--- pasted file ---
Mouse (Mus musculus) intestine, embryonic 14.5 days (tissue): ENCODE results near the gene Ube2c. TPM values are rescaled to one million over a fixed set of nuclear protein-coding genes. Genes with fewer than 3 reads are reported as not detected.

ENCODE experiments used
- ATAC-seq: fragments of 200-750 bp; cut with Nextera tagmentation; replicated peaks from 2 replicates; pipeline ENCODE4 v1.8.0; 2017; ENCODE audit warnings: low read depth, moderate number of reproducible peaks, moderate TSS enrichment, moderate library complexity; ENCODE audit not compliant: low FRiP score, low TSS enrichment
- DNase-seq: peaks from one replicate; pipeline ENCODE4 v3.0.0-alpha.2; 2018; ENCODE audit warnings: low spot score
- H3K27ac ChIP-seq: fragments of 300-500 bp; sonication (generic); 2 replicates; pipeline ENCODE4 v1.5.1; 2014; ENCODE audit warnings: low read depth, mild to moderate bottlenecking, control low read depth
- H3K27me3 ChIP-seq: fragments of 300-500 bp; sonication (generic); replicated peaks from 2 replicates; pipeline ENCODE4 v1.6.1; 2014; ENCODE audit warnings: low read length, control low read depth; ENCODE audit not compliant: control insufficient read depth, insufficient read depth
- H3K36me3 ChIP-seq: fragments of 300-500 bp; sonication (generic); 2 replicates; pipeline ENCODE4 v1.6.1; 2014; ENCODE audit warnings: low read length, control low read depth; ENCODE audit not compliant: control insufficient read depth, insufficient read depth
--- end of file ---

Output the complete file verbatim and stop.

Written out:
Mouse (Mus musculus) intestine, embryonic 14.5 days (tissue): ENCODE results near the gene Ube2c. TPM values are rescaled to one million over a fixed set of nuclear protein-coding genes. Genes with fewer than 3 reads are reported as not detected.

ENCODE experiments used
- ATAC-seq: fragments of 200-750 bp; cut with Nextera tagmentation; replicated peaks from 2 replicates; pipeline ENCODE4 v1.8.0; 2017; ENCODE audit warnings: low read depth, moderate number of reproducible peaks, moderate TSS enrichment, moderate library complexity; ENCODE audit not compliant: low FRiP score, low TSS enrichment
- DNase-seq: peaks from one replicate; pipeline ENCODE4 v3.0.0-alpha.2; 2018; ENCODE audit warnings: low spot score
- H3K27ac ChIP-seq: fragments of 300-500 bp; sonication (generic); 2 replicates; pipeline ENCODE4 v1.5.1; 2014; ENCODE audit warnings: low read depth, mild to moderate bottlenecking, control low read depth
- H3K27me3 ChIP-seq: fragments of 300-500 bp; sonication (generic); replicated peaks from 2 replicates; pipeline ENCODE4 v1.6.1; 2014; ENCODE audit warnings: low read length, control low read depth; ENCODE audit not compliant: control insufficient read depth, insufficient read depth
- H3K36me3 ChIP-seq: fragments of 300-500 bp; sonication (generic); 2 replicates; pipeline ENCODE4 v1.6.1; 2014; ENCODE audit warnings: low read length, control low read depth; ENCODE audit not compliant: control insufficient read depth, insufficient read depth